When life gives you multiple myeloma, you make wreaths.
You do, at least, if you’re Beverly Pedersen.
The 70-year-old Modesto resident, diagnosed with the cancer in June, is no stranger to struggle. From age 5 or 6 to age 12 or 13, she and her mother and brother were homeless – “We traveled wherever, picked fruit, slept in parks” – and then Beverly went into foster care. She didn’t meet her father until she was 16, and he died about two years later, when he was 45.
She doesn’t know whether her brother is alive. He was a serious alcoholic who never overcame their childhood, she said.
Her husband of 52 years, Ken, suffered the first of his seven strokes when he was 48, and hasn’t been able to work for 20 years.
Beverly also suffered a stroke, years ago, when the couple were living in Arizona. Her appendix ruptured, too. Oh, and she was diagnosed with the chronic autoimmune disease lupus.
Even on her bad days, she still makes most of us look pretty bad if we’re not doing much. ... She’s a go-getter.
Dwayne Pedersen, son of Beverly Pederson
There’s no hint of complaint in her voice when, occasionally coughing because of a case of pneumonia, she lays out her history.
“She’s always been a fighter,” said her son, Dwayne Pedersen, a Tracy police officer. “Her story alone when she was a child, she had a really hard upbringing, from foster home to foster home and whatnot, and they always struggled.”
Growing up with his sister, Vickie, “we were always taught value in everything we got,” he said, adding that in sickness or health, his mother always has worked hard to support her family.
Not only does she not give up, she rises to challenges, Dwayne said. His mother always has been creative, so not long after her cancer diagnosis, his sister suggested to her that she turn her long love of wreath-making into a business to help offset her medical costs.
For Beverly’s birthday, her son and daughter paid to have the website bevswreaths.com set up, and Vickie, who lives in Arizona, manages the site.
“This is her outlet now to deal with the pain,” Dwayne, a Salida resident, said of his mom. “She can’t sleep, so she stays up at night, and this gives her something to do.”
She’s an amazing woman – I wish I had about 10 of her. She’s a tireless worker, she does a great job and keeps us all in line.
Ted Fernandes, general manager at Alfred Matthews
Beverly said she often sleeps just until 1 or 2 in the morning, then works on her wreaths for a few hours before going to her job as customer-relations manager for the Alfred Matthews Buick GMC Cadillac dealership on McHenry Avenue.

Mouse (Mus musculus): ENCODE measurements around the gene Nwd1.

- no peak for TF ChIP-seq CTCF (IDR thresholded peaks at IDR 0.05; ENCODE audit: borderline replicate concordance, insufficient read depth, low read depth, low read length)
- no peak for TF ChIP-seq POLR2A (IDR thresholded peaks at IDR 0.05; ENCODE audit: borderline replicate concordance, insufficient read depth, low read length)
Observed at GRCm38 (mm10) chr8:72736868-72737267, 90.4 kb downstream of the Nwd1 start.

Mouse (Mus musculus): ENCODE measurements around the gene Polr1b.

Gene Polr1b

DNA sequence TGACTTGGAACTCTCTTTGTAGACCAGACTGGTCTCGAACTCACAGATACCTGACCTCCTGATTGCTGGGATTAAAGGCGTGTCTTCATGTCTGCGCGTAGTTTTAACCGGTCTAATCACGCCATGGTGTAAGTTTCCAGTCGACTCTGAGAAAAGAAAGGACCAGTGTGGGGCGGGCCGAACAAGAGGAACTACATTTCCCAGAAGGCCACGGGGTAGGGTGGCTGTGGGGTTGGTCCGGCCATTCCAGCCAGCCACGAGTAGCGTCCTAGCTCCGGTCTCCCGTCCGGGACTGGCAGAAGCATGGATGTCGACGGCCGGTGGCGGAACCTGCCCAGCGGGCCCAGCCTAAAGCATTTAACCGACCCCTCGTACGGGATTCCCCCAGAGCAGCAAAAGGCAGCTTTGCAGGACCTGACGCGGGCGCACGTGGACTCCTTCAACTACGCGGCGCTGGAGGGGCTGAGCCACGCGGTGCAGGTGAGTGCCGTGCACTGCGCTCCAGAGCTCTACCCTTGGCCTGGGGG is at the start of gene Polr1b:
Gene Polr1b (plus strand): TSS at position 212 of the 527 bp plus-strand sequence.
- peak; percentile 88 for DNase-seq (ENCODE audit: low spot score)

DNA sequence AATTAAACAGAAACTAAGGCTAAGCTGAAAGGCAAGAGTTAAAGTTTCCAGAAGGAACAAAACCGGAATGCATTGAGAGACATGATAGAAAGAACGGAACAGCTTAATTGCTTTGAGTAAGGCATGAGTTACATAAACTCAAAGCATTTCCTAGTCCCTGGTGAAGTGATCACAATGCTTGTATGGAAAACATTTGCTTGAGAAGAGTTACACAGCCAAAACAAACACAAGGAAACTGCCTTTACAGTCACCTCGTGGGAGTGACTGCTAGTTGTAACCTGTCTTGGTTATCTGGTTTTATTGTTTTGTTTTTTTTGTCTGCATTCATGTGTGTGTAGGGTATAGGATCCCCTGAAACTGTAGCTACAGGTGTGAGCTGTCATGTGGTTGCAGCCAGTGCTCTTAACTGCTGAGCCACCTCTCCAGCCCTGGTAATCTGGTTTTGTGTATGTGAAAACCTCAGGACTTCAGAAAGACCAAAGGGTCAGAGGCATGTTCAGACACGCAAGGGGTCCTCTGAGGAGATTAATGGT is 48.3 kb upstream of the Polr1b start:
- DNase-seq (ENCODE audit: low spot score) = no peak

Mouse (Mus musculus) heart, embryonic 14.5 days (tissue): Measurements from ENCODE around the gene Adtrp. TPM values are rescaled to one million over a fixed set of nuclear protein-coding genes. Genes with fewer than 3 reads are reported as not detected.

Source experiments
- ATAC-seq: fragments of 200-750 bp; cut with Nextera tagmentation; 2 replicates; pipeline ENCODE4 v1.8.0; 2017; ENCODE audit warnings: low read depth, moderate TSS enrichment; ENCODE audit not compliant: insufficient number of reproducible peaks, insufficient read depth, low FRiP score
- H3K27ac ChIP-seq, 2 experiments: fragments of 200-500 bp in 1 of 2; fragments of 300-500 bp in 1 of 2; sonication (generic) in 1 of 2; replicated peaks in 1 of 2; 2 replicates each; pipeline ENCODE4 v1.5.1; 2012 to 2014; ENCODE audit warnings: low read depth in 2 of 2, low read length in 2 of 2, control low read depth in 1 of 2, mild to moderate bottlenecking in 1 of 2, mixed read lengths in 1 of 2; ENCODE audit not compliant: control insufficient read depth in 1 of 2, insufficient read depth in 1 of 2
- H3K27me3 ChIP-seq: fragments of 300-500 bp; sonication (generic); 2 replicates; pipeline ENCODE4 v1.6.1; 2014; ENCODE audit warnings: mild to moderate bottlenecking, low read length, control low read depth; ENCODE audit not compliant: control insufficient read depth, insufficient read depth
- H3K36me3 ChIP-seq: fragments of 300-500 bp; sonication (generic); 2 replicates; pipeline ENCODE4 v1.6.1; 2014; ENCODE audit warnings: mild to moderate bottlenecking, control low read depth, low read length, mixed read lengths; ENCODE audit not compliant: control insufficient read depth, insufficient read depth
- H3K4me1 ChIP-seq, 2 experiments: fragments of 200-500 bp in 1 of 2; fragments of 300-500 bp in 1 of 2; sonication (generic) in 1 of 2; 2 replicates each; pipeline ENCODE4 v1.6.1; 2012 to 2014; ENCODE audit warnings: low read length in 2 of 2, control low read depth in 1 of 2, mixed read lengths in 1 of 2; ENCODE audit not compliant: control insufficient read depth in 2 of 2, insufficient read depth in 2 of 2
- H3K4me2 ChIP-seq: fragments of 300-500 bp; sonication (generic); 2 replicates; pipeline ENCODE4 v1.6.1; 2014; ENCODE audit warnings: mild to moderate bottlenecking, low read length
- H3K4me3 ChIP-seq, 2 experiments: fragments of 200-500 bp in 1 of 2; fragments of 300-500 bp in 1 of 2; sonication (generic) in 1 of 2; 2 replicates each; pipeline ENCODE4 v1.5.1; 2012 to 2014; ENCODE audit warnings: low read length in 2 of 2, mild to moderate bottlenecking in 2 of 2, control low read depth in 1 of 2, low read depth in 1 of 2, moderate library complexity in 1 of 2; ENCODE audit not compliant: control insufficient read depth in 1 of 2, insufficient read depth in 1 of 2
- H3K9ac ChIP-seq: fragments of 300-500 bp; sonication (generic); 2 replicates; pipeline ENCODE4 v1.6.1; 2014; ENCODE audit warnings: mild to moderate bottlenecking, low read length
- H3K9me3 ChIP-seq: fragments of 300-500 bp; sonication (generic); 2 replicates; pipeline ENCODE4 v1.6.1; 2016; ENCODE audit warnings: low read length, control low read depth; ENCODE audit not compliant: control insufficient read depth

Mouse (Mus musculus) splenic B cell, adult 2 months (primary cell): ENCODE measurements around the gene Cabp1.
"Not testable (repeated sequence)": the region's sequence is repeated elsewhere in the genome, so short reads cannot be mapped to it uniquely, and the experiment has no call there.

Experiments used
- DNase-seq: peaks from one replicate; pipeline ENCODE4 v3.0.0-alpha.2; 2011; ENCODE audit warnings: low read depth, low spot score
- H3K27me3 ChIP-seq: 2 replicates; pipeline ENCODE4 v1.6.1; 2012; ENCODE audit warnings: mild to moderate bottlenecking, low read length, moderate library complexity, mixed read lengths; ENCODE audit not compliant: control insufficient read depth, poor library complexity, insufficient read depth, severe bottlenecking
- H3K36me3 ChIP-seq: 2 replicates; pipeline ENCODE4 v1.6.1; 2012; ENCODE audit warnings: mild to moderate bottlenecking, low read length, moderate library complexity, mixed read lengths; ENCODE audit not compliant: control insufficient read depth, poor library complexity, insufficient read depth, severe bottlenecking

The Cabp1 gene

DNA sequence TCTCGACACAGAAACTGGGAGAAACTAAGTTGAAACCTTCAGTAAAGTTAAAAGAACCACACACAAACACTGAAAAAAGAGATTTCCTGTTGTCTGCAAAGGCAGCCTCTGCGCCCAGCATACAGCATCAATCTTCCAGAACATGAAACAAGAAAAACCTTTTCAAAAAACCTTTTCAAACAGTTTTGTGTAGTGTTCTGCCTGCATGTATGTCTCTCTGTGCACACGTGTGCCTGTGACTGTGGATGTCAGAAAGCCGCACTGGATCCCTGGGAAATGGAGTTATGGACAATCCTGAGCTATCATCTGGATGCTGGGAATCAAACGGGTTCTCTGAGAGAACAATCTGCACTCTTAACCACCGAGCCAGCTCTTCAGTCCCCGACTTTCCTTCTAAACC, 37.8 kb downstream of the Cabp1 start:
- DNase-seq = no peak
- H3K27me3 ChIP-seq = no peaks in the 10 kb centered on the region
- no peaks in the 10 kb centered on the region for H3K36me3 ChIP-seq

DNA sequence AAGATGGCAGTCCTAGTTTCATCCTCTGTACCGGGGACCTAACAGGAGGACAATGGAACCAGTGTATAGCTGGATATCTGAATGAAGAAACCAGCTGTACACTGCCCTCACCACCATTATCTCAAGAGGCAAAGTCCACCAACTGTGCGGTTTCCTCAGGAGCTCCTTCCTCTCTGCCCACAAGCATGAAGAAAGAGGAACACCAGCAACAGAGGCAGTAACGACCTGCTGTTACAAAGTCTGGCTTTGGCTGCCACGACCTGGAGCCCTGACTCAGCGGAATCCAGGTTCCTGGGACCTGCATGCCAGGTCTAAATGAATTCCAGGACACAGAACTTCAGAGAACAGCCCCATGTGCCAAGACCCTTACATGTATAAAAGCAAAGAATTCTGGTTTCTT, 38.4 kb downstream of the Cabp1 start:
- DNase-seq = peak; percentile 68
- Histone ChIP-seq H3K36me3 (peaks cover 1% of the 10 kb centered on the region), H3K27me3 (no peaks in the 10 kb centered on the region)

She’s been in the car business 34 years, she said, and even before costly chemotherapy came along, she had no plans to retire. With Ken’s and her own medical costs over the years, “I really don’t have a choice but to work.”
She said she told her doctor recently how tired she is and how much she wished she could just rest. He gave her a pep talk, reminding her that “what’s keeping you moving is moving.”
She had to agree. “If you stop, you’re done. Moving is everything,” Beverly said. Looking at her husband across the kitchen table in their two-bedroom apartment in north Modesto, she added, “With his stroke, I tell him that all the time. I kick him in the tail – ‘Keep moving, don’t quit.’ ”
Still, the fatigue caused by chemotherapy is “unbelievable,” she said. She’s on four drugs: two orally, one by weekly injection and one every other week by IV drip.
Beverly’s latest chemo addition is Revlimid, which costs $11,000 for a 21-day supply, her co-pay being $2,800. “He (her doctor) said without this drug, I wouldn’t make it longer than four to six months. With it, there’s hope, depending on how my body reacts. There’s only one other drug beyond this” that could be tried.
Other chemo drugs she takes run her $1,400 a month out of pocket, she said.
Sleeping is a big problem, because the pain is ongoing. I just kind of manage around it. I try not to take pain medication because I don’t want to be a zombie.
Her bosses and co-workers at Alfred Matthews have been wonderfully supportive, she said, insisting she accept monetary gifts and buying some of the many wreaths she’s made.
She makes faux, not fresh, wreaths because they last much longer and are less prone to damage. She shops the sales at places like Hobby Lobby and Michaels, but large wreaths still can have $60 to $75 worth of quality materials in them, she said. Most of her wreaths run $110 and up, she said.
Business has been slow, but she said she feels much better working for her money than she would turning to a crowdfunding site like gofundme.
“I don’t and I won’t,” she said of having a fundraising page. “I just don’t want to get out there having a feel-sorry kind of thing – I really don’t. That would embarrass me more than anything. And I think it would let a lot of people down because they don’t expect that from me.”
Deke Farrow: 209-578-2327